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Silvio Berlusconi, Italian prime minister, 1936-2023

Silvio Berlusconi, the former Italian prime minister who has died at the age of 86, was a billionaire business tycoon turned politician who exploited his personal wealth, reputation and influence over the media to acquire and wield power in a manner that defied the conventions of western democracy. Like Donald Trump and others who came after him, he had millions of adoring supporters — and numerous critics outraged by what they considered his scandalous behaviour as a public figure and disregard for the law.

Berlusconi held the premiership for a total of nine years, making him the longest-serving prime minister of postwar Italy. For this reason he bears an inescapable, though not exclusive, responsibility for the national economic decline and sometimes deplorable standards of public life that coincided with his two decades at the very top of politics.

Berlusconi did not even launch his political career until January 1994, when he was 57 and best known as a sharp-witted entrepreneur who had made a fortune out of property development and the television industry.

A mere two months later, leading a political party that he had personally created and named Forza Italia (“Come on, Italy”) after a football fans’ chant, he profited from the collapse of Italy’s discredited political party system and swept to victory in the general election of March 1994.

A chaotic seven-month spell as prime minister ended with his resignation amid a judicial inquiry into his business affairs. However, Berlusconi bounced back in 2001 with another election triumph, followed by a five-year term as premier.

He won a third election victory in 2008, but he fell from power in 2011, at the height of the eurozone’s sovereign debt crisis, in a manoeuvre orchestrated by his domestic and European opponents. Like the financial markets, they were deeply troubled by his refusal or inability to implement economic reforms necessary to avoid contagion from other stricken eurozone states.

Throughout these years, Italian prosecutors launched hundreds of investigations into his business affairs. They sought to convict him on charges ranging from tax fraud and false accounting to bribery of judges and illegal political party financing.

Until 2013 Berlusconi, who denounced his pursuers as leftwing conspirators, was never found definitively guilty in all his many trials. In that year, however, Italy’s highest court upheld his conviction for tax fraud, which prompted his expulsion from the Senate, parliament’s upper house.

On account of his age, Berlusconi did not serve the prison term to which he was sentenced, but performed a year of community service in an old people’s home near his sumptuous residence outside Milan.

In a separate case, Berlusconi was convicted in 2015 of bribing a senator to switch political parties, a criminal offence that had helped to bring down Romano Prodi’s centre-left government seven years earlier.

Despite his legal troubles and the decline of Forza Italia to a shadow of its former self, Berlusconi remained active in politics. He was elected, at the age of 82, to the European parliament in May 2019.

He backed the formation of a national unity government under former European Central Bank president Mario Draghi in February 2021, as the Covid pandemic struck Italy. But he joined his conservative allies and other politicians in pulling the plug on Draghi’s government in July 2022, a step that forced Italy into snap parliamentary elections.

The rightwing coalition that won the elections and formed the new government was dominated by Giorgia Meloni and her Brothers of Italy party. The junior role that fell to Berlusconi and Forza Italia wounded his pride, and frictions were evident between him and Meloni, the new prime minister. Berlusconi’s occasional public outbursts expressing enthusiasm for Russian president Vladimir Putin and disdain for Ukraine were an embarrassment for Meloni, who was at pains to uphold Draghi’s policy of keeping Italy aligned with its western allies in support of Ukraine’s war of self-defence against Putin’s invasion.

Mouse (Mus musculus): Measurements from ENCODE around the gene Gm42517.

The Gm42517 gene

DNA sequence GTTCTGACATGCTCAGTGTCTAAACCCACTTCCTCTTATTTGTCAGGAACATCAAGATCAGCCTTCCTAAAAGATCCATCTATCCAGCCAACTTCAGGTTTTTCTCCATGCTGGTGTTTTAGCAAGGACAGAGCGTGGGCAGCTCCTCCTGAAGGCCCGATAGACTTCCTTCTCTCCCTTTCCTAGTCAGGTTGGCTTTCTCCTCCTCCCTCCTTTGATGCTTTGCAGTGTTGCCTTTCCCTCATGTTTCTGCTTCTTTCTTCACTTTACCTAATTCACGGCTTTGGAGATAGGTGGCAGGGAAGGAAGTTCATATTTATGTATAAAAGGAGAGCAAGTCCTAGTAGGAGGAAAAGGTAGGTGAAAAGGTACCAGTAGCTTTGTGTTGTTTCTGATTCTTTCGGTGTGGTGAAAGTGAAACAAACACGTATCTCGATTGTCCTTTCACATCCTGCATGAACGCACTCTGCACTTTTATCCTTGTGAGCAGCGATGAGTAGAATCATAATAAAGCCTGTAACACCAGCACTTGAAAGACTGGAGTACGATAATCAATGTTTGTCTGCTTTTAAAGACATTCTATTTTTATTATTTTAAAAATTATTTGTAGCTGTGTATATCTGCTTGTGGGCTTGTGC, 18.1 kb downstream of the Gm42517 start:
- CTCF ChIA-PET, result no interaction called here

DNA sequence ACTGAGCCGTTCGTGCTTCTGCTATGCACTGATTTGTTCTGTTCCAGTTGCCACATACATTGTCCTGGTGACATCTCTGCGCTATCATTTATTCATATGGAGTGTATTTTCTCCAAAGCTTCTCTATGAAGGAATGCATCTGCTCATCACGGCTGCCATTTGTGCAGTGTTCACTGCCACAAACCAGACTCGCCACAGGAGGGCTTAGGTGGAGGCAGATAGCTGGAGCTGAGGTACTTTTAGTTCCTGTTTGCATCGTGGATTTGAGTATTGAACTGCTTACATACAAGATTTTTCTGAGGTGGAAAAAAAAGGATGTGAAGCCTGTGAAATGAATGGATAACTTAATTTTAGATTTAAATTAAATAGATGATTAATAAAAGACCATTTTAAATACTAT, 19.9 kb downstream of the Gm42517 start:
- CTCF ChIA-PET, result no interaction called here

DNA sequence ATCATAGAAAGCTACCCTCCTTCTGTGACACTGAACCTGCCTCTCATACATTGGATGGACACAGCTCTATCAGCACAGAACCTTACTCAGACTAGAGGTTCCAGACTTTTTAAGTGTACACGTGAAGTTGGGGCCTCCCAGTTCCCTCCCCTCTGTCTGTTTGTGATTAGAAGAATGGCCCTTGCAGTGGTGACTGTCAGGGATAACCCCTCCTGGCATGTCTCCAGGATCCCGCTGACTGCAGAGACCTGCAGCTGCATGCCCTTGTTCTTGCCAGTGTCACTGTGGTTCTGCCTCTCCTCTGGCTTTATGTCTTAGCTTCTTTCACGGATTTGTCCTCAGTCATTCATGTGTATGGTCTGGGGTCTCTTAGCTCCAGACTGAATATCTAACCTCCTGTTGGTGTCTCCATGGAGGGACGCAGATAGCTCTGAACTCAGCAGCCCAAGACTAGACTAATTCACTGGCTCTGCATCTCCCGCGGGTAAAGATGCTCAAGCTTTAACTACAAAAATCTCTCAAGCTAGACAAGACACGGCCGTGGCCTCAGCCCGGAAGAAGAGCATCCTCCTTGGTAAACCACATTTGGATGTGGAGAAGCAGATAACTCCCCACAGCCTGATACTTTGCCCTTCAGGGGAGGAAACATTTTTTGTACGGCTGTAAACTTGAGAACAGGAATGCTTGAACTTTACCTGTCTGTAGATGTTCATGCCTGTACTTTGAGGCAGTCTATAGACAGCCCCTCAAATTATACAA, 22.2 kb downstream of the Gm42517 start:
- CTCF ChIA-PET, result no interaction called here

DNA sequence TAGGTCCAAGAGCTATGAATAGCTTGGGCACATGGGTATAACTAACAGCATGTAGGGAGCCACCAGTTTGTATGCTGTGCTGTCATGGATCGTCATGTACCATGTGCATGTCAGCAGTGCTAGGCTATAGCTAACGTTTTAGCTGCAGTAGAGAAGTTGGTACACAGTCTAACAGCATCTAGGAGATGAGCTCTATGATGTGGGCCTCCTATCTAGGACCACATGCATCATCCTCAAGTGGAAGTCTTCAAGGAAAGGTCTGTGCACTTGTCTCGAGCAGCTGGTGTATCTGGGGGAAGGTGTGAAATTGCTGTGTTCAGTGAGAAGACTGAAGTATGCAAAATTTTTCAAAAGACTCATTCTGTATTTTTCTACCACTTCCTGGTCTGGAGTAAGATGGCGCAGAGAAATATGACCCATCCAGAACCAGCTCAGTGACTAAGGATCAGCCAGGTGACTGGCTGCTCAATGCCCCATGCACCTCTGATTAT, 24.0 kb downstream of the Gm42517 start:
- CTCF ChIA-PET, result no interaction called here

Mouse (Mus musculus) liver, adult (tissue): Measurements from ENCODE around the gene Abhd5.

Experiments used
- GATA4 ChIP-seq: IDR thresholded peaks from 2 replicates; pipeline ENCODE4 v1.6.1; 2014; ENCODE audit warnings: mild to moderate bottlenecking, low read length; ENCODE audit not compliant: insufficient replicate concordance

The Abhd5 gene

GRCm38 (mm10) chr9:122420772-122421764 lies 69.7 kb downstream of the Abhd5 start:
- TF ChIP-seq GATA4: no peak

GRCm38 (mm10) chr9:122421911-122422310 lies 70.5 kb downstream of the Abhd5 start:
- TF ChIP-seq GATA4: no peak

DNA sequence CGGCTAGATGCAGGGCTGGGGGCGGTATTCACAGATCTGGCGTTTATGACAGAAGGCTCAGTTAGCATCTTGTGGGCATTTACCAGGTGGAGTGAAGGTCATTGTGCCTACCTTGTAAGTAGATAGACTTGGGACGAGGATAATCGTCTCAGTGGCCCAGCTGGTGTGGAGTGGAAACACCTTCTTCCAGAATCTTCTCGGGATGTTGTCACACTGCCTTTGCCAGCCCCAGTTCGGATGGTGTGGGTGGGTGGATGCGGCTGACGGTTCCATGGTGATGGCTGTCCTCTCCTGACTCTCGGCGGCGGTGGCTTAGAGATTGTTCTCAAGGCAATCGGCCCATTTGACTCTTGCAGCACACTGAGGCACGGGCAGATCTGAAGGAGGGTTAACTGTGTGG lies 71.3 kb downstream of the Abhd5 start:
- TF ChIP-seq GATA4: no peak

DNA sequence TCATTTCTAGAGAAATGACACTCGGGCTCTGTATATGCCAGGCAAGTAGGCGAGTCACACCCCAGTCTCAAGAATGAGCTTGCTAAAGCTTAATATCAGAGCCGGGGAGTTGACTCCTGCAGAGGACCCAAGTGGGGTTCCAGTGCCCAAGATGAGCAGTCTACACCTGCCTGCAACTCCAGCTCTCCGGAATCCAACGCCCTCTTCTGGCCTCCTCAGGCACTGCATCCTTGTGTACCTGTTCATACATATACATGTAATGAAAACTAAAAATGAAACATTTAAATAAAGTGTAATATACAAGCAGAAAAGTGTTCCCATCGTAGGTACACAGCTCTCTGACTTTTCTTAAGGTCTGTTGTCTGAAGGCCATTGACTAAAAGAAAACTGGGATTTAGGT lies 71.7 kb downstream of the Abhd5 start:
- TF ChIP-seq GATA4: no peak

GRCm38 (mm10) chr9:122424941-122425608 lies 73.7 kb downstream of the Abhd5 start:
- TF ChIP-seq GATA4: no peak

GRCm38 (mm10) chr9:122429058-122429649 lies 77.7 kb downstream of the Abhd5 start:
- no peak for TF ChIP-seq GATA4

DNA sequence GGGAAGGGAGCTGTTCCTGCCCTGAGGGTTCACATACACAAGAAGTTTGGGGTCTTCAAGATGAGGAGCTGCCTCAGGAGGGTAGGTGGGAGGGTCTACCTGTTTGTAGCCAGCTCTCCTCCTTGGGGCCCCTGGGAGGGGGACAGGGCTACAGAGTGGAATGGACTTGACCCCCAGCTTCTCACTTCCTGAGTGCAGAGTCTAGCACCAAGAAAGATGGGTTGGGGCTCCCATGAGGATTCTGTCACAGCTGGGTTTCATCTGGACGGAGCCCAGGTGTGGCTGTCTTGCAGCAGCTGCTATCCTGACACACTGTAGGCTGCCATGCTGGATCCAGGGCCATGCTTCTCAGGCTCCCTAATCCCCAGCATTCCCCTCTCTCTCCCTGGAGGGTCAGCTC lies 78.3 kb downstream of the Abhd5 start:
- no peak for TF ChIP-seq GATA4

By this time Berlusconi’s finances, like his political fortunes, were in decline, although Forbes magazine estimated shortly before his death that his net worth still amounted to about $7bn.

Berlusconi’s domination of Italian politics foreshadowed the rise in democracies of other rich businessmen who combined a rightwing message with defiance of the legal system, such as Trump, the former US president, and former Czech premier Andrej Babiš.

Yet Berlusconi’s record as prime minister was a disappointment, insofar as he failed to revive Italy’s stagnant economy and spent too much time passing laws to protect his business interests and obstruct the efforts of magistrates to put him on trial. Moreover, he never appeared to understand why his two roles as Italy’s most powerful commercial TV mogul and prime minister represented a glaring conflict of interests.

In foreign policy, he won the gratitude of George W Bush, the US president, for defying domestic public opinion and sending Italian troops to Iraq after the US-led invasion of March 2003. But he was often on bad terms with France and Germany, Italy’s closest allies in Europe. He caused astonishment in July 2003 when, in remarks to the European parliament, he likened Martin Schulz, a German legislator, to a Nazi concentration camp guard.

In his political career, Berlusconi, an affable and often amusing man in private, made several grotesque mistakes of this type. Even his friends acknowledged that he fitted no recognisable mould as a public figure. He amassed an impressive collection of figurines of Napoleon Bonaparte, the French emperor whom he greatly admired and resembled in stature. He built himself an amphitheatre at his Sardinian villa.

“The truth is that Berlusconi is not a political animal,” Fedele Confalonieri, chairman of Mediaset, Berlusconi’s media company, said in 1994. “He’s a utopian. In another time and place he could have been an enlightened monarch. But as a democratic politician, he’s decidedly anomalous.”

The son of a bank employee, Berlusconi was born into a modest middle-class Milan family on September 29 1936. He was educated at a Roman Catholic boarding school where he displayed precocious entrepreneurial gifts by completing his classmates’ homework for a fee. He graduated in law from Milan university and, after a spell as a singer on cruise ships, went into business in the 1960s with a series of real estate projects that flourished in line with Italy’s then booming economy.